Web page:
The very industry that is a main contributor to climate change will profit from tax breaks and government funding being directed at CCS projects. The CIEL report states, “It is not surprising that the fossil fuel industry has invested and is investing heavily in the technologies that would render a transition from fossil fuels less urgent.” Carbon capture is one of those technologies.

In 2008, a program was set up to give tax credits to companies using CCS. According to section 45Q of the tax code, companies could get tax credits for capturing carbon dioxide and doing one of three things with it: dispose of it in an underground secure geological site, use it for enhanced oil recovery, or use it in a commercial process. In 2018, the tax credits for CCS were raised to $50 per metric ton of CO2 from the previous $20 per ton and credits for carbon dioxide used in EOR were raised from $20 to $35 per ton. According to the Department of Energy, CCS research projects received $110 million in 2019, $72 million in 2020, and recently in April of 2021 received $75 million.

Recently, US Senators Joe Manchin and Shelley Capito introduced legislation to augment the tax credits for CCS under 45Q and 48A, tax credits for coal companies using CCS. One facet of the bill would grant the same tax treatment to CCS as is currently offered to wind and solar projects. It would also allow for direct payments of carbon capture credits. No surprise that many of the Carbon Capture Utilization and Tax Credit Amendment Act supporters are from states heavily influenced by the fossil fuel industry (West Virginia, Wyoming and North Dakota).

A recent July 2021 article in The Guardian reported that the largest CCS project, Chevron Australia’s Gorgon CCS Project was a dismal failure. The three-billion-dollar project was projected to capture and bury 80 percent of emissions from a liquified natural gas project but only reached 40 percent. If you back out the emissions released during the processing of the gas (which were not captured) the end result is negative carbon captured.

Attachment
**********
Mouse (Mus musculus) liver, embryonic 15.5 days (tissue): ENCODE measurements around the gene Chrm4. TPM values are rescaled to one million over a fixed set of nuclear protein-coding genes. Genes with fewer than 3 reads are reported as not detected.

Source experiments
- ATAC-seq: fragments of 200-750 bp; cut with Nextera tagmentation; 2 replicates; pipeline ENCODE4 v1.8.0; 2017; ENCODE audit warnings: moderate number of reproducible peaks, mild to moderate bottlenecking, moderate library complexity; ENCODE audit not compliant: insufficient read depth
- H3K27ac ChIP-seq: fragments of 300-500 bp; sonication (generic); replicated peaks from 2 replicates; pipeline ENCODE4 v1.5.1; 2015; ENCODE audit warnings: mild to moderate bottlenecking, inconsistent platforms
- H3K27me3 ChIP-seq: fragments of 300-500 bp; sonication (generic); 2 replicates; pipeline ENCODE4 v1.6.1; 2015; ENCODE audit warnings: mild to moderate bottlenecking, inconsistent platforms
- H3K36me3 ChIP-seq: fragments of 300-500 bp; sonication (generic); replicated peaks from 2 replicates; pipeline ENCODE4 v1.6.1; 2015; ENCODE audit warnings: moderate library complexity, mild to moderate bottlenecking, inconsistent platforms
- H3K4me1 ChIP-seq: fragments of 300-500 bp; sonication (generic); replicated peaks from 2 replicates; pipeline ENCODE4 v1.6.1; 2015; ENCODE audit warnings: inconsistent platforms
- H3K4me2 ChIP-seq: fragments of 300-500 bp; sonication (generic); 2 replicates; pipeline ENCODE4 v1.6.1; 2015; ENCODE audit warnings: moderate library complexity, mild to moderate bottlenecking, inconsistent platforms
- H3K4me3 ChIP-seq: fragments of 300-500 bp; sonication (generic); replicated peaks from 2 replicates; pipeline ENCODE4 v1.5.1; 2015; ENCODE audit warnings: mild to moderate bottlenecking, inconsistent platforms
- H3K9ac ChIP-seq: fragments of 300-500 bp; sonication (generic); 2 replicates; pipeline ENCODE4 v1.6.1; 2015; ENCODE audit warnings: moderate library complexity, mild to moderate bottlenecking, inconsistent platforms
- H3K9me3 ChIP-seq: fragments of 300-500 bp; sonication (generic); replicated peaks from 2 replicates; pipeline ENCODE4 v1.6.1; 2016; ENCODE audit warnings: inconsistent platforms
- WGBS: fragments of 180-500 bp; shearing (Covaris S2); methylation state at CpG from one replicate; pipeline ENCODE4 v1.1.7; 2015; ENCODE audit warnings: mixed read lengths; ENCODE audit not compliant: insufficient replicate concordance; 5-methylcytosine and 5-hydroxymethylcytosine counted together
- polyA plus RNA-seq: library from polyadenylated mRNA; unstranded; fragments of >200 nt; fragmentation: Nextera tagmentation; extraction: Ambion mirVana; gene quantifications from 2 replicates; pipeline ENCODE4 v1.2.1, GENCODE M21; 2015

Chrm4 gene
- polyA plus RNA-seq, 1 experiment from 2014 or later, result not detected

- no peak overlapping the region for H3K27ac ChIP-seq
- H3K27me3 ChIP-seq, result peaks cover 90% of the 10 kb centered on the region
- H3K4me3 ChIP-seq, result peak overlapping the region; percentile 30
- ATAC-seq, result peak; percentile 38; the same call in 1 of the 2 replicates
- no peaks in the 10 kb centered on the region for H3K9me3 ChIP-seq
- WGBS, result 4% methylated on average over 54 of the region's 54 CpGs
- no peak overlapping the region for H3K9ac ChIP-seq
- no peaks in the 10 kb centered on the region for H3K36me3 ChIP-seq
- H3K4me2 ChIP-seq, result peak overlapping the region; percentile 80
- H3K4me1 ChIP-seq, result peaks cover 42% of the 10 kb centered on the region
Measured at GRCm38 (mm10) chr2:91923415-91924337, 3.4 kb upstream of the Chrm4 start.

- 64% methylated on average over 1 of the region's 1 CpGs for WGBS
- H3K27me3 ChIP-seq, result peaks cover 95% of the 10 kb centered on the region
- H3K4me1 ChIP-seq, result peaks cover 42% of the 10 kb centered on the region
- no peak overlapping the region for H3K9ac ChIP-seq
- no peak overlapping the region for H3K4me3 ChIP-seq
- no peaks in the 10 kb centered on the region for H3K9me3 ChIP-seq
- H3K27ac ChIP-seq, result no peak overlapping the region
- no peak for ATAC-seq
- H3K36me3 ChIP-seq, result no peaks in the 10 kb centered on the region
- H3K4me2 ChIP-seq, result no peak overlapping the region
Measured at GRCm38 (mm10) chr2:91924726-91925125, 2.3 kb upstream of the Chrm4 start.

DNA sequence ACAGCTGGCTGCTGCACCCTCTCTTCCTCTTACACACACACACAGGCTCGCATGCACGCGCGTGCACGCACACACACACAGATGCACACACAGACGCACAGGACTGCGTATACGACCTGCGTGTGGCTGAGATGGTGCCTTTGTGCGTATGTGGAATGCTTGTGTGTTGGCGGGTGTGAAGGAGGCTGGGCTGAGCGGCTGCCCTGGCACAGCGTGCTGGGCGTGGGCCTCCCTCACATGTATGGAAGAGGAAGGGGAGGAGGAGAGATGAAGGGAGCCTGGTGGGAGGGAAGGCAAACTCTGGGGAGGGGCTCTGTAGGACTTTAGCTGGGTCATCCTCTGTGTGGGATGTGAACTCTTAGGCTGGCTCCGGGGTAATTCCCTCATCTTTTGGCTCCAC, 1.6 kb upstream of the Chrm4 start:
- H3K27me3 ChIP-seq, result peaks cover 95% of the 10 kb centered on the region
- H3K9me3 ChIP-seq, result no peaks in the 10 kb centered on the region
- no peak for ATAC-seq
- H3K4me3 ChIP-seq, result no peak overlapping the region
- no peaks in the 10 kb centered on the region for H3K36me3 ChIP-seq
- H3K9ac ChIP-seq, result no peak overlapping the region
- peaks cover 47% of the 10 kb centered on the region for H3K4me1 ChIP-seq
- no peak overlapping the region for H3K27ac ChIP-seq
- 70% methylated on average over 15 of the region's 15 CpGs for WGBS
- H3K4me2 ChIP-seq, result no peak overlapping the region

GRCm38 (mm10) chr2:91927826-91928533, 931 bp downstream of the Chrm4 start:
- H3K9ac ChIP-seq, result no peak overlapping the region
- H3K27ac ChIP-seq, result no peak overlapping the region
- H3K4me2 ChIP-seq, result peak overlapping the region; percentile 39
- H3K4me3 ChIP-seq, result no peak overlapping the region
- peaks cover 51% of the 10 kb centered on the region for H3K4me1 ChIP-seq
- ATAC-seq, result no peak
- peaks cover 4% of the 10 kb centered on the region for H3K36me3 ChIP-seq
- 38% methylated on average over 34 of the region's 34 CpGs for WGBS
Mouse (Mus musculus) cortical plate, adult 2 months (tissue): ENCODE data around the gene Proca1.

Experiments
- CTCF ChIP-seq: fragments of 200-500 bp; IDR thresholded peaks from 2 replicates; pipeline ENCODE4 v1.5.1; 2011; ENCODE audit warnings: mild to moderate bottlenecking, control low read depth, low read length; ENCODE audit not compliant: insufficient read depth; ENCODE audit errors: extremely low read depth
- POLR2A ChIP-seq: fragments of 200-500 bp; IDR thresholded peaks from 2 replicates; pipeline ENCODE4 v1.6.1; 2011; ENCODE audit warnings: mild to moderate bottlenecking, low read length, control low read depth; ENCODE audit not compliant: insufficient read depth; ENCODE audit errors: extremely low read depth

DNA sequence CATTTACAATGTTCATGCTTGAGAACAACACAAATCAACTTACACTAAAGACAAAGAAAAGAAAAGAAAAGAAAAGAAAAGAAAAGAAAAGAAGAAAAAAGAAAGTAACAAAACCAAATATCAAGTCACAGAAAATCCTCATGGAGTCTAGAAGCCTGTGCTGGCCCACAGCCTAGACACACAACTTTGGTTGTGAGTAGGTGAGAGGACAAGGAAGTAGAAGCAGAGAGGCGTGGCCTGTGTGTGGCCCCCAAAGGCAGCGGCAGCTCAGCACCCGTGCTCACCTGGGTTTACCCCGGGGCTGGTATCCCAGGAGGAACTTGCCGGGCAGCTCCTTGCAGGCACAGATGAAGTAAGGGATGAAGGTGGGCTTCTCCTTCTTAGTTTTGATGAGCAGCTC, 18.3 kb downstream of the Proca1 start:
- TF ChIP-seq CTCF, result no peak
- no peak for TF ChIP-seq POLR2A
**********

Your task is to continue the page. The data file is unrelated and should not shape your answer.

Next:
Another consideration is that CCS does nothing to address the record levels of methane gas being released into the atmosphere as a result of the fracking boom. IPCC scientists now say, “that methane’s influence on climate change has added 0.5 C to the current warming the world is experiencing.”

The only area that CCS addresses is the carbon dioxide in stack gases, it does nothing to curb emissions from the coal mining process, the fracking process, the gas flares, gas explosions, gas leaks in infrastructure, oil spills, transportation of equipment and then the resources needed to build and fuel the CCS facility itself; all of these are energy intensive.

The bottom line is the most effective way to deal with emissions of carbon dioxide is to prevent them from ever being created rather than trying to pluck them haphazardly from the air or smokestacks.

Carbon capture and storage technology in its current state is not efficient or at a scale large enough to address the climate crisis in this decade. Sadly, it is being used by industry leaders and politicians as a distraction to evade investing in proven technologies like solar and wind energy and energy efficiency; all feasible ways to address the climate crisis. We are running out of time and industry-backed proposals like CCS will not save us.

Dr. Randi Pokladnik is a Urichsville, OH resident who holds a bachelor’s degree in chemistry as well as a master’s and Ph. D in environmental studies. She holds a certificate in hazardous materials regulation and is an Ohio certified naturalist volunteer. She is active volunteer with OVEC and several other environmental organizations.

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The Author

Randi Pokladnik